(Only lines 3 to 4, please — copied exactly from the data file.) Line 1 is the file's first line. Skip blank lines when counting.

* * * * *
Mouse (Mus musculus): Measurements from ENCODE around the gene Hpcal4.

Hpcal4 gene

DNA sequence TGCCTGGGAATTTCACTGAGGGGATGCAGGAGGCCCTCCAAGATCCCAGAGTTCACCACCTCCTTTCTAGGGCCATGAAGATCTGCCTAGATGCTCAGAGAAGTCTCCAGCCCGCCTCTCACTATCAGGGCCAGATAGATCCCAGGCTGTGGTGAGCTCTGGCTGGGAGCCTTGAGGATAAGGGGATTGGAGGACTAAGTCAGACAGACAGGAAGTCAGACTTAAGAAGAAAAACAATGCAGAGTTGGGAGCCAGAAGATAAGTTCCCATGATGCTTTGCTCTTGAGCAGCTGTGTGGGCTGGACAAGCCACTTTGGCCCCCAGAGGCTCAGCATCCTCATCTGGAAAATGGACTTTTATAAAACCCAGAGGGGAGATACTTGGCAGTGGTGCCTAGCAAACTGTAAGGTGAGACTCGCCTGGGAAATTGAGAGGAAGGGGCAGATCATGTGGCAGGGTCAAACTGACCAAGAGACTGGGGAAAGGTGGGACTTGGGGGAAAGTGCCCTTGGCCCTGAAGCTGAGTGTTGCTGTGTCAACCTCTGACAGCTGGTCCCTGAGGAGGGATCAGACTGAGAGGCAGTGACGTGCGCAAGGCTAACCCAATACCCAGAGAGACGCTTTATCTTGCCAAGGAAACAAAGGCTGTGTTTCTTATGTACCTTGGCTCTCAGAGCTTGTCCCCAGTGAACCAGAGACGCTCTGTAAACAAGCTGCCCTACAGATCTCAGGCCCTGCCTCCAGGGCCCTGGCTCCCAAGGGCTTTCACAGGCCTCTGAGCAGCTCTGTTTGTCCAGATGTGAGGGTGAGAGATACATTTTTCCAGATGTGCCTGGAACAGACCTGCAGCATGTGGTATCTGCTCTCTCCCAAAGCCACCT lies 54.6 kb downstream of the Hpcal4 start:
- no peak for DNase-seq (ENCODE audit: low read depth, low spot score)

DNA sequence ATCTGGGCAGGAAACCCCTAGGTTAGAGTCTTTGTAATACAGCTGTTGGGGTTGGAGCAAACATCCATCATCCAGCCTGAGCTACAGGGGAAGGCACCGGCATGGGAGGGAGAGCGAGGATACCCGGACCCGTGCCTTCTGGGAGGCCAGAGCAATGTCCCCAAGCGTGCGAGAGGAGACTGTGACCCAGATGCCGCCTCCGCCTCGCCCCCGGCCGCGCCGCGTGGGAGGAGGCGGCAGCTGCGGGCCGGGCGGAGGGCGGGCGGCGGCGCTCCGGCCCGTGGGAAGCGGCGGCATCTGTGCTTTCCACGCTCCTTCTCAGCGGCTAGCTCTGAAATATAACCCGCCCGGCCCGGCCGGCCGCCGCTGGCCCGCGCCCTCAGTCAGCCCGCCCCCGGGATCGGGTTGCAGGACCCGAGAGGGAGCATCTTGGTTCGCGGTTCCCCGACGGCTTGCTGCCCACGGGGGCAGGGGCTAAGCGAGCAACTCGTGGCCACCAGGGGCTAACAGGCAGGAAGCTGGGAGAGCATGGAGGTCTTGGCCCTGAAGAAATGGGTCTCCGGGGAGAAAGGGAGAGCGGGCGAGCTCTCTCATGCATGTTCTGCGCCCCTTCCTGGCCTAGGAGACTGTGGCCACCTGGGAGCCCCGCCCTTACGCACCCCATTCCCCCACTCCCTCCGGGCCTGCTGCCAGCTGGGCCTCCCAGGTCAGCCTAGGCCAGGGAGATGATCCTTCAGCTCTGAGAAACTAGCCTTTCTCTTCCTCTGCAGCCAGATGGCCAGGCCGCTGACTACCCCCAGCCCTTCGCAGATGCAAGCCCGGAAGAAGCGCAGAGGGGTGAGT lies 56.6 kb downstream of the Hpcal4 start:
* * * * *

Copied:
DNA sequence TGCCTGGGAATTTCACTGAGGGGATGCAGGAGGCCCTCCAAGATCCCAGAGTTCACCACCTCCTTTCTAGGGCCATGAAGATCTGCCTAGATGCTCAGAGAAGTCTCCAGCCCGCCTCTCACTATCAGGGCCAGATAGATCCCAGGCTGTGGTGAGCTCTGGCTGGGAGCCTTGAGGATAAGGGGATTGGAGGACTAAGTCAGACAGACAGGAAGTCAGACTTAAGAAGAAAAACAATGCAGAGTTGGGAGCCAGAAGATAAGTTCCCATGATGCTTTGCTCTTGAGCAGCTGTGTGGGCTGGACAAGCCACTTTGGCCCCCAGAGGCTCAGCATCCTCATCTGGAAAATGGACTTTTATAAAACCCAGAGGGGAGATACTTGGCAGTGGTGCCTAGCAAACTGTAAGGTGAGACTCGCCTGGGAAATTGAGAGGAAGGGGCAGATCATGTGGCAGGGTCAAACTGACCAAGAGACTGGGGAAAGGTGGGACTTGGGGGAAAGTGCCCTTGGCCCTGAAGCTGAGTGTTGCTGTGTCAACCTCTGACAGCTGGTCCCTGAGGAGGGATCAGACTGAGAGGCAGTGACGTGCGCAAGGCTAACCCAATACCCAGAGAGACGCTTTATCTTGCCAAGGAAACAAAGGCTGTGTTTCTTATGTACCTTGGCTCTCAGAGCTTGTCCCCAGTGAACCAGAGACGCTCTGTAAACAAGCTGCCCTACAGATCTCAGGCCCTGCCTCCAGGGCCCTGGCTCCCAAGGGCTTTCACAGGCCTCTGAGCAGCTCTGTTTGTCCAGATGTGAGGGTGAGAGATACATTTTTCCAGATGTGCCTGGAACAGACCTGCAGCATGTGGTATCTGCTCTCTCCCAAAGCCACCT lies 54.6 kb downstream of the Hpcal4 start:
- no peak for DNase-seq (ENCODE audit: low read depth, low spot score)